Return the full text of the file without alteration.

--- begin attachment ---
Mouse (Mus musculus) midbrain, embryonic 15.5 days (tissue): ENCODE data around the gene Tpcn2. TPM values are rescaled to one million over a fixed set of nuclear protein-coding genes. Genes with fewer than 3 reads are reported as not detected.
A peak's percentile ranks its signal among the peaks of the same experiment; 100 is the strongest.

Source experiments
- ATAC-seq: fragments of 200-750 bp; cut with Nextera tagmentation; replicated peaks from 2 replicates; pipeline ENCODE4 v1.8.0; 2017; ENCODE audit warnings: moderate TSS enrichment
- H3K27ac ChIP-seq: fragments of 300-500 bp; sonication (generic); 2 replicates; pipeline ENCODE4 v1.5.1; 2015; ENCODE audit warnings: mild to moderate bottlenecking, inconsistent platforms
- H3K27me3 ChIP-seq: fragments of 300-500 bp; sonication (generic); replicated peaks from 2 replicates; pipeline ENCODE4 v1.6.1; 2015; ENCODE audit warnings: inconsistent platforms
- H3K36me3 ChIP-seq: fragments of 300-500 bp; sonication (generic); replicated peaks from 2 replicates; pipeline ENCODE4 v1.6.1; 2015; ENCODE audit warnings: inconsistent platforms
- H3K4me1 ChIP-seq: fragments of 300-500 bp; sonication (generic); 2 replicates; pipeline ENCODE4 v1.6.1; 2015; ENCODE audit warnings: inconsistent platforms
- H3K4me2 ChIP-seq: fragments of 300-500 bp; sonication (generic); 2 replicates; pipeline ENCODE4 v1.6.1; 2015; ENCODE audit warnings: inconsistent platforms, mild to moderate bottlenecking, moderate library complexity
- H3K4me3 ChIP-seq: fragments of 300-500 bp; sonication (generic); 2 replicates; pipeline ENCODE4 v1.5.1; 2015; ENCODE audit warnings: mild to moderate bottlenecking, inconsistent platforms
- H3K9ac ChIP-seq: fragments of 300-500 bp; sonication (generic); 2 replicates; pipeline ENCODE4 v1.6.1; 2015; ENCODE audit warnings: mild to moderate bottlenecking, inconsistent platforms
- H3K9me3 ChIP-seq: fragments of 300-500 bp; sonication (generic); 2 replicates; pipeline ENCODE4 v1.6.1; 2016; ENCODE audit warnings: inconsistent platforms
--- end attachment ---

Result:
Mouse (Mus musculus) midbrain, embryonic 15.5 days (tissue): ENCODE data around the gene Tpcn2. TPM values are rescaled to one million over a fixed set of nuclear protein-coding genes. Genes with fewer than 3 reads are reported as not detected.
A peak's percentile ranks its signal among the peaks of the same experiment; 100 is the strongest.

Source experiments
- ATAC-seq: fragments of 200-750 bp; cut with Nextera tagmentation; replicated peaks from 2 replicates; pipeline ENCODE4 v1.8.0; 2017; ENCODE audit warnings: moderate TSS enrichment
- H3K27ac ChIP-seq: fragments of 300-500 bp; sonication (generic); 2 replicates; pipeline ENCODE4 v1.5.1; 2015; ENCODE audit warnings: mild to moderate bottlenecking, inconsistent platforms
- H3K27me3 ChIP-seq: fragments of 300-500 bp; sonication (generic); replicated peaks from 2 replicates; pipeline ENCODE4 v1.6.1; 2015; ENCODE audit warnings: inconsistent platforms
- H3K36me3 ChIP-seq: fragments of 300-500 bp; sonication (generic); replicated peaks from 2 replicates; pipeline ENCODE4 v1.6.1; 2015; ENCODE audit warnings: inconsistent platforms
- H3K4me1 ChIP-seq: fragments of 300-500 bp; sonication (generic); 2 replicates; pipeline ENCODE4 v1.6.1; 2015; ENCODE audit warnings: inconsistent platforms
- H3K4me2 ChIP-seq: fragments of 300-500 bp; sonication (generic); 2 replicates; pipeline ENCODE4 v1.6.1; 2015; ENCODE audit warnings: inconsistent platforms, mild to moderate bottlenecking, moderate library complexity
- H3K4me3 ChIP-seq: fragments of 300-500 bp; sonication (generic); 2 replicates; pipeline ENCODE4 v1.5.1; 2015; ENCODE audit warnings: mild to moderate bottlenecking, inconsistent platforms
- H3K9ac ChIP-seq: fragments of 300-500 bp; sonication (generic); 2 replicates; pipeline ENCODE4 v1.6.1; 2015; ENCODE audit warnings: mild to moderate bottlenecking, inconsistent platforms
- H3K9me3 ChIP-seq: fragments of 300-500 bp; sonication (generic); 2 replicates; pipeline ENCODE4 v1.6.1; 2016; ENCODE audit warnings: inconsistent platforms